— Rachel Cliff (@Dangerous_Cliff) June 29, 2016
article continues after advertisement
The July 11 announcement of the Team Canada athletics roster left a few runners disappointed. Some notably strong athletes were left off the team and two submitted appeals. Runners had a 48-hour window to do so after the announcement was made if they felt they were wrongly not included.
One of those athletes is Rachel Cliff.
The standard set by Athletics Canada for the women’s 5,000m was 15:24. Cliff slid under that standard on June 28 when she ran a 15:23:94. She was paced by Canadian 10,000m record-holder Natasha Wodak in a mixed gender race, which does not interfere with rules around running the Olympic standard, as she was paced by a female.
At this year’s Olympic trials in Edmonton, she placed fourth. To get the automatic go-ahead to be named to the team, an athlete must have had the standard and earned a top two position in the trials. Then, a third athlete could be named to the team however Athletics Canada uses their own discretion when doing so.
On July 11, the day the roster was released, Cliff was shocked that she wasn’t going to be sent to represent Canada in the 5,000m. Toronto’s Andrea Seccafien and Calgary’s Jessica O’Connell were selected after placing first and second at the trials. Cliff submitted an appeal but lost. She has recently opened up to us about the disappointment of not getting to go to the Olympics this year.
Update [July 22]:
When reached for comment, a spokesperson for Athletics Canada clarified their position regarding Cliff’s qualifying time, her not being selected and her failed appeal. “Rachel’s standard was recognized by Athletics Canada,” the spokesperson said via email, “this point did not weigh in the selection process by the National Team Committee. [See her result in the rankings here] As far as Athletics Canada is concerned, it was a legitimate result. Performance at Trials was weighed heavily by the National Team Committee in all selections to the team. Outside of the relay pools, no athlete was selected to the team who finished outside of the top three at Trials.”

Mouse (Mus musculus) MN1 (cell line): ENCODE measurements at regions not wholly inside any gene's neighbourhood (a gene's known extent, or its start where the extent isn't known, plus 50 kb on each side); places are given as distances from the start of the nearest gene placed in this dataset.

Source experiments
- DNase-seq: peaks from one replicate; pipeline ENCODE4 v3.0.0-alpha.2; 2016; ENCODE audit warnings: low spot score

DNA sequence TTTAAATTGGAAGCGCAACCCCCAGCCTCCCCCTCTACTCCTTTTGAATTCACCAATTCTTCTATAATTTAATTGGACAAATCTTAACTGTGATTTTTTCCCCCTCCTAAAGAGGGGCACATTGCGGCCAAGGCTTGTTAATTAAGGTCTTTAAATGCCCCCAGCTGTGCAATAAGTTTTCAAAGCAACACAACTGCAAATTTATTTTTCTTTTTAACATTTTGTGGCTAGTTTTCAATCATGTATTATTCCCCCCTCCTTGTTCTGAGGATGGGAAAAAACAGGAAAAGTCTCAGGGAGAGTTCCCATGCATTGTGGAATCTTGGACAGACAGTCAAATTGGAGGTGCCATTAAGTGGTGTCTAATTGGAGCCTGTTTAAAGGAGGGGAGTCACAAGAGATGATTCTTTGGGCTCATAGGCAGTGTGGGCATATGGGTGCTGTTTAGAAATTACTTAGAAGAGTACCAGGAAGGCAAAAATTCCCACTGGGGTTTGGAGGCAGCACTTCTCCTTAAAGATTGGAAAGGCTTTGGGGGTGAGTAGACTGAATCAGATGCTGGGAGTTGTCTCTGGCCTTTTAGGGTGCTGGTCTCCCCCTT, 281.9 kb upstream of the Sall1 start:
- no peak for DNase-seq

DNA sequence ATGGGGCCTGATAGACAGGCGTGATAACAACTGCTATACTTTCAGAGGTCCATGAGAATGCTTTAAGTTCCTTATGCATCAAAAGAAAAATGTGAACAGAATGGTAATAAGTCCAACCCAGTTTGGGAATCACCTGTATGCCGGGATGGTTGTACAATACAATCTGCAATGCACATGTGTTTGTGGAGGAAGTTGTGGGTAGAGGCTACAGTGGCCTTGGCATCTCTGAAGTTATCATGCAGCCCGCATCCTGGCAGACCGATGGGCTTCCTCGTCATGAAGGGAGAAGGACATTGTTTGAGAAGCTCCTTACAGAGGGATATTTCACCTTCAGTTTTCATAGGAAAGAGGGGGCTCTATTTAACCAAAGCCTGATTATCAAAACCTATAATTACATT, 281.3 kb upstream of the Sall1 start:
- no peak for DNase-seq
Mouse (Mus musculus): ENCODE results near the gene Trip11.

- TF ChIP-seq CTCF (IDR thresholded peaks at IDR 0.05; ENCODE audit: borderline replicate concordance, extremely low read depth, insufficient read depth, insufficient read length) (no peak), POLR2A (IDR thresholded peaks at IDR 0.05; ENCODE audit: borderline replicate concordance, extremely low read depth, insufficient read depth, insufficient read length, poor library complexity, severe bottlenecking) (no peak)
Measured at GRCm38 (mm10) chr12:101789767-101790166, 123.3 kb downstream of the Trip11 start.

We spoke to Cliff about her reaction to her experience attempting to qualify for Team Canada, how she felt about the snub, and her rejected appeal.
CR: Do you think the subjectivity of the selection criteria is a good thing or a bad thing for athletes?
RC: In my opinion there’s no reason to have subjective criteria in a sport as objective as track and field. If you expect your athletes to finish in the top three at the Olympic Trials that’s fine but, just tell them. Do you want them to run the Olympic standard in 2016? Again that’s fine, but tell the athletes so they don’t spend time and money chasing qualifying standards in 2015. Do you want your selection to be based on season rankings, or on their place at trials? Let the athletes know. This is just my opinion and I understand there’s an argument against it as well.
Having subjective criteria leaves athletes stressed and struggling to know what they need to do in order to be selected. While, this is unavoidable in some sports it is uncalled for in track and field where everything is measurable. I also think the criteria should be as inclusive as possible. The IAAF already set the Olympic standards to be challenging. Achieving them proves one’s worthiness to compete on the world stage.
CR: Would you still consider the year a successful one despite this disappointment? You improved and hit a time few others were able to.
RC: Absolutely. Coming into 2016, I knew there was a good chance I wouldn’t make the Olympics: I was 10 seconds off the standard in the 5,000m and 34 seconds off it in the 10,000m. I was aware of the risks: scenarios where I didn’t gain enough fitness to run a standard, where I’d run it but the team would be filled with three other 5K and 10K girls, or that I’d be too aggressive in training and get injured. I never considered the scenario where I’d check every box and still be left off the team with the third spot unfilled.
Every day for the past few months I’ve woken up with one major goal in mind: the Olympics. I focused solely on athletics, taking care of every detail, putting absolute faith in my coach and treating running like my job. It all paid off in June when I reached a new level as an athlete. On June 28, I became the third Canadian woman to hit the Olympic standard in the qualifying period and wanted to showcase my fitness at the Olympic Games and make my country proud.
CR: What are some other things that fans of running or the Olympics need to know about the selection process?
RC: I think as spectators and fans of the sport we can get so caught up in the excitement of the Games that we focus on the success stories. It’s easy to overlook the fact that with every team announcement comes heartbreak. There are many talented athletes who will be left at home this year. The morning after my final appeal was denied, for the first time in years, I woke up without knowing what my next goal was. It was an emptiness like nothing I’ve ever experienced. I’m not the only athlete in this position. I’m very proud of what I accomplished this season and I’m so thankful for the outpouring of support I’ve received. My Olympic dream didn’t play out how I pictured it but I know that I gave it everything I had. I have a lot of good friends and my husband competing at the games. I’ll be down in Rio and I look forward to cheering them on.